Information on Corporation can be found from Exhibit 1 of Case 15 in Case Studies in Finance: Managing for Corporate Value Creation, 6th edition, by Bruner RF, Eades KM, Schill MJ McGraw Hill, pg 225.
I am using 4.62% for risk-free rate for both Telecommunication Services and Product and Systems segments based on the U.S. Treasury Securities of 30 years. The risk market premium, however, cannot be found from given information. Therefore, we are following the Corporate rate. For equity beta, we are using average for each industry based on Exhibit 3 on page 228. The same follows for weight of debt.
Formula to calculate cost of equity :
Cost of equity for Telecommunication, therefore, can be calculated as follow: Ke = 4.62% + 1.04(5.50%) = 10.34%
While for Product and Services:
Ke = 4.62% + 1.39(5.50%) = 12.27%
Formula for WACC :
WACC for Telecommunication = (3.44% * 27.10%) + (10.34%* 72.90%) = 8.47%
WACC for Products and Services = (4.48% * 7.50%) + (12.27%* 92.50%) = 11.72%
Through the graph, Rick Phillips was trying to say that it was not fair to apply one hurdle rate for all segments within the Teletech Corporation. It was explained that that one hurdle did not regard the risk level the segment was at. For example, although Telecommunications Services’ return is lower than the hurdle rate proposed, it still could be profitable if the risk-adjusted hurdle is considered. The choice of constant versus risk-adjusted hurdle rate did affect the evaluation of each business unit.
Suppose the upcoming project for Telecommunication services would have a return rate of 9.00%, if we used the hurdle rate of the corporate, then we would likely to reject the project. However, if we use the segment’s hurdle rate, we would gladly accept the project. On the other hand, if the rate of return of upcoming project in Product and Services was 9.50%, we would accept the project if we used corporate hurdle rate, but we will reject if we use the segment’s hurdle rate. Teletech’s resource-allocation strategy at the moment was not efficient because it regarded both business unit had the same risk, while in fact, they differed. And this would cause the firm making wrong decision most of the time.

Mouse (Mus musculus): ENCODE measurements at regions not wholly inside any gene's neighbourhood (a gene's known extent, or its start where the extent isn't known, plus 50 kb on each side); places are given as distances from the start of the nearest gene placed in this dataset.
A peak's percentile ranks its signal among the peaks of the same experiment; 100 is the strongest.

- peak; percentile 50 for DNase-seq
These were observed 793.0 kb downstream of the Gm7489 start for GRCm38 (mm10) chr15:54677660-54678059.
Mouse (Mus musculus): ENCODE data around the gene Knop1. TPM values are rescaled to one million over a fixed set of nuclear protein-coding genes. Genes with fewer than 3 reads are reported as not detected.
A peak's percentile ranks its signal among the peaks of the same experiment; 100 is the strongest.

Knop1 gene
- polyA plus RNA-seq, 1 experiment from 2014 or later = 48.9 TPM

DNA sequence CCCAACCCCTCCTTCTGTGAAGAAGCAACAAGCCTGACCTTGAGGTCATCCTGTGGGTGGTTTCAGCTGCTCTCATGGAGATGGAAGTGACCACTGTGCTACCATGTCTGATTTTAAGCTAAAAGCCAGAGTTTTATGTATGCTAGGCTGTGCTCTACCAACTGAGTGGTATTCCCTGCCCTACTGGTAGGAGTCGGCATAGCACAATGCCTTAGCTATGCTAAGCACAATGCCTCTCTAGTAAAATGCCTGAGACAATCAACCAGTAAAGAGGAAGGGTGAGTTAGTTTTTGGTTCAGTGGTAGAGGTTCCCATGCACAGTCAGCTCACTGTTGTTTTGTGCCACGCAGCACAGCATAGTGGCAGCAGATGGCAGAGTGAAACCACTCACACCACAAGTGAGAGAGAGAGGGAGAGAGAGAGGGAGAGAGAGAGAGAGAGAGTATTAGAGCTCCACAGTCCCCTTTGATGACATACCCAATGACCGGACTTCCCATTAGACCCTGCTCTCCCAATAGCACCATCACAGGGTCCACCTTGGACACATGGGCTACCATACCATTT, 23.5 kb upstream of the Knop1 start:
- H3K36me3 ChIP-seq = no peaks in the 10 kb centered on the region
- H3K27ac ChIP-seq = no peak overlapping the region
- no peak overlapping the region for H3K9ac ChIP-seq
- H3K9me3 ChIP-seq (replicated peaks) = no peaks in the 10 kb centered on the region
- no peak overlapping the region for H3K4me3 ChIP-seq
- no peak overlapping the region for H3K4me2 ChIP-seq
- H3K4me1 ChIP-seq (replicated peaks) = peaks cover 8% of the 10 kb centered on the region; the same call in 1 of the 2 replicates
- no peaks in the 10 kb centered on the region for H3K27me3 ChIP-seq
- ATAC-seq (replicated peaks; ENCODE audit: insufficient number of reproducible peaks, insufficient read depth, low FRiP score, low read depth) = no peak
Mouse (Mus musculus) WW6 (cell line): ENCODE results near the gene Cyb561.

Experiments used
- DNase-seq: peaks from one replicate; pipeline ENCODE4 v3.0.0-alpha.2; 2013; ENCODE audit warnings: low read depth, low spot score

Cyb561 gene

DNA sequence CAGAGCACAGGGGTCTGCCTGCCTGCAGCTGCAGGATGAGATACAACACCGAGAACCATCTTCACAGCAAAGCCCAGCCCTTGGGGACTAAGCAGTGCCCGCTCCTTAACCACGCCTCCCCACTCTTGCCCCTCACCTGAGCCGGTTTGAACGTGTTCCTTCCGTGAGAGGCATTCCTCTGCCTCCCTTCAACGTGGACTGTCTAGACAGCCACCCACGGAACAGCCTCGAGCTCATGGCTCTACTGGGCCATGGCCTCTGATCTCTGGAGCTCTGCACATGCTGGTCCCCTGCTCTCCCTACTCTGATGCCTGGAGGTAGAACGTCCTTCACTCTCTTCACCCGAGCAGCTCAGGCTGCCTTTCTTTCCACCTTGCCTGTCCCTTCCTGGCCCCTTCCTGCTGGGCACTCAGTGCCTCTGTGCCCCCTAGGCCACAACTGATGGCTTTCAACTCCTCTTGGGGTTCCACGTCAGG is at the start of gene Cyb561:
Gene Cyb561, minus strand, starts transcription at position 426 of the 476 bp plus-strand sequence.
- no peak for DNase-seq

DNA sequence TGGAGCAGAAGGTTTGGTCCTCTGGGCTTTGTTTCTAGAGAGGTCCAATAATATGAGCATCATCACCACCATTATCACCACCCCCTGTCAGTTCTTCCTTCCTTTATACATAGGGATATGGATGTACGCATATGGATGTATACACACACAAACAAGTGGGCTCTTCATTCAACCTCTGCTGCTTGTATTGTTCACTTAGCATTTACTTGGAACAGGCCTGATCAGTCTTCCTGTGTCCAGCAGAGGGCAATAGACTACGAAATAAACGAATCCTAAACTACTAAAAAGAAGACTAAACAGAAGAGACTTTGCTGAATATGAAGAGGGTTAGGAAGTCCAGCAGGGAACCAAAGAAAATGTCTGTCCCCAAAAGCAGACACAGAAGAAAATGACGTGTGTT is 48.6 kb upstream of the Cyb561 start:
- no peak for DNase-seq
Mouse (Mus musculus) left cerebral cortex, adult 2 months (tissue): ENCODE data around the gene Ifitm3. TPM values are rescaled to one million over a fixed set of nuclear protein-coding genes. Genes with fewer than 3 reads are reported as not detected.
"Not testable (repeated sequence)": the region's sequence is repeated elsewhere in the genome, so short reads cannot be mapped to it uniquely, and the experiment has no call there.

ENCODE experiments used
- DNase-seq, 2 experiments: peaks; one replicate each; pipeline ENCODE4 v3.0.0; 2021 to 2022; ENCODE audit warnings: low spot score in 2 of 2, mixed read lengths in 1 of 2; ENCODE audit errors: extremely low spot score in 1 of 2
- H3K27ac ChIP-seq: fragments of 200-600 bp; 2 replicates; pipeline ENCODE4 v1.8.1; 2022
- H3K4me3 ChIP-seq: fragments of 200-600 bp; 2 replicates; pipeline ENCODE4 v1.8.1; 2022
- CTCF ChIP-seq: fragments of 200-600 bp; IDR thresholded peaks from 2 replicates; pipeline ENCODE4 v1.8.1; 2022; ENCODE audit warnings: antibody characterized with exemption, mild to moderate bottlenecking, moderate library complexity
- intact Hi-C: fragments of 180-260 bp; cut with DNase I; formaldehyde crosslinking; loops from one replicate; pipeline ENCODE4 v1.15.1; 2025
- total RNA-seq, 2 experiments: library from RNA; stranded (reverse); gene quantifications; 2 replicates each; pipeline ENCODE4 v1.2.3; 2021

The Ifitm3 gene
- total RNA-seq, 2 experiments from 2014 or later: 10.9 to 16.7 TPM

No, we do not agree that “all money is green”. It says that Teletech Corporation is one box. And everything happened in that box should use the same exact hurdle rate, therefore, it does not matter which segments are going for an investment, all the future projects should be valued against one and only hurdle rate. The argument in favor is that we do not finance each business unit separately. The diversification of the company keeps the capital cost down and eases each division to borrow money for improvement. In addition to that, single hurdle rate can result in consistent and understandable performance review. On the other hand, the argument against it is that it is not fair to judge all investment against one hurdle rate as different business unit carries different risk.
Helen Buono is wrong. Investing all the firm’s assets in the telecommunications division would not destroy the value of the company. It will, on the other hand, maximize the value. It is because the WACC of the segment is particularly lower than the ROC rate. “If the Return on Invested Capital of a company exceeds its WACC, then the company created value. If the Return on Invested Capital is less than the WACC, then the company destroyed value” (InvestorWords, 2014)
‘Products and Systems’ has destroyed the company value, as it can be seen from the numerical example provided from number 5. The Real Value if we invested 100% of our capital in P/S will result in only $15.62billions of value, while if we invested 100% of our capital in T/S, we will get $17.24billions. Even though we try to mix both segments, it will still result in lower value than 100% of T/S.
Teletech should say to:
Rick Phillips: He understands exactly the whole point and Teletech should consider the risk rate for both segments and apply different hurdle rates to value the investments each business unit is going to take. Even though it might cause the calculation of NPV to be inconsistent and harder to understand for the stakeholders, but if explained carefully, it would resolve the problem. Helen Buono: She is wrong with her theory that if Teletech invests only on Telecommunication Services, the value will be going down. She is to provide a change within her own segment, try to figure out how to lower down the WACC of the segment. If there is no progress after some time, then Teletech Corporation might have to sell that division in order to maximize value for the stakeholders. In response to Victor Yossarian, Teletech should say that if the hurdle rate of 9.30% to all capital projects are based on to evaluate the business performance regardless of the risk, which also mean Teletech is undervaluing Telecommunication Services and overvaluing Products and Services. Therefore, to create value for shareholders, NPV of each division is needed measuring with different hurdle rates considered by the risk for each business unit. Then, the division which has negative NPV will be eliminated.
1. InvestorWords 2014, ROC, InvestorWords, viewed 11 September 2014, < http://www.investorwords.com/5773/ROC.html>